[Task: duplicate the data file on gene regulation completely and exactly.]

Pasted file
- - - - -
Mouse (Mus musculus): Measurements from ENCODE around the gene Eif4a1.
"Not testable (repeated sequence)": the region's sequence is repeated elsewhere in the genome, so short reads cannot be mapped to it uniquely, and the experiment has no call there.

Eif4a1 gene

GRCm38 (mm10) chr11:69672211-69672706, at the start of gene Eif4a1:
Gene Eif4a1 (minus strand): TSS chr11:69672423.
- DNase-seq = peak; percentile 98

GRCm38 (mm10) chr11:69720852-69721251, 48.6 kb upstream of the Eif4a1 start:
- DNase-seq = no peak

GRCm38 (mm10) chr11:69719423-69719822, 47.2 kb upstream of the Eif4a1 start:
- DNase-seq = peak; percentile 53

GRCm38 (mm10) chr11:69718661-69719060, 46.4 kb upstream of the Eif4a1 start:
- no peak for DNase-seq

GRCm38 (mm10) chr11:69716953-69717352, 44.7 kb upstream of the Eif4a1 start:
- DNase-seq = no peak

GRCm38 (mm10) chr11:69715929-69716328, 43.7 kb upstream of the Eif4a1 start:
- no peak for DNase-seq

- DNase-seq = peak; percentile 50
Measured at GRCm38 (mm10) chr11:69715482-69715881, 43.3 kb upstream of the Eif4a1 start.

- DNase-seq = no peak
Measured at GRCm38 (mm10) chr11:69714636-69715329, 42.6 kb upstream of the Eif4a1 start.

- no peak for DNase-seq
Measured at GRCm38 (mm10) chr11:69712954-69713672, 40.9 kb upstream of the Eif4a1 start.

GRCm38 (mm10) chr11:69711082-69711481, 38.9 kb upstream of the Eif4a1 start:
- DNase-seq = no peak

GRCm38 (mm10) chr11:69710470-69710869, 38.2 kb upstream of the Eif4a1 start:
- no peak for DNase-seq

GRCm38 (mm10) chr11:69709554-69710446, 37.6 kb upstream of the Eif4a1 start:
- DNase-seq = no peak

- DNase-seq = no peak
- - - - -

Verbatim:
Mouse (Mus musculus): Measurements from ENCODE around the gene Eif4a1.
"Not testable (repeated sequence)": the region's sequence is repeated elsewhere in the genome, so short reads cannot be mapped to it uniquely, and the experiment has no call there.

Eif4a1 gene

GRCm38 (mm10) chr11:69672211-69672706, at the start of gene Eif4a1:
Gene Eif4a1 (minus strand): TSS chr11:69672423.
- DNase-seq = peak; percentile 98

GRCm38 (mm10) chr11:69720852-69721251, 48.6 kb upstream of the Eif4a1 start:
- DNase-seq = no peak

GRCm38 (mm10) chr11:69719423-69719822, 47.2 kb upstream of the Eif4a1 start:
- DNase-seq = peak; percentile 53

GRCm38 (mm10) chr11:69718661-69719060, 46.4 kb upstream of the Eif4a1 start:
- no peak for DNase-seq

GRCm38 (mm10) chr11:69716953-69717352, 44.7 kb upstream of the Eif4a1 start:
- DNase-seq = no peak

GRCm38 (mm10) chr11:69715929-69716328, 43.7 kb upstream of the Eif4a1 start:
- no peak for DNase-seq

- DNase-seq = peak; percentile 50
Measured at GRCm38 (mm10) chr11:69715482-69715881, 43.3 kb upstream of the Eif4a1 start.

- DNase-seq = no peak
Measured at GRCm38 (mm10) chr11:69714636-69715329, 42.6 kb upstream of the Eif4a1 start.

- no peak for DNase-seq
Measured at GRCm38 (mm10) chr11:69712954-69713672, 40.9 kb upstream of the Eif4a1 start.

GRCm38 (mm10) chr11:69711082-69711481, 38.9 kb upstream of the Eif4a1 start:
- DNase-seq = no peak

GRCm38 (mm10) chr11:69710470-69710869, 38.2 kb upstream of the Eif4a1 start:
- no peak for DNase-seq

GRCm38 (mm10) chr11:69709554-69710446, 37.6 kb upstream of the Eif4a1 start:
- DNase-seq = no peak

- DNase-seq = no peak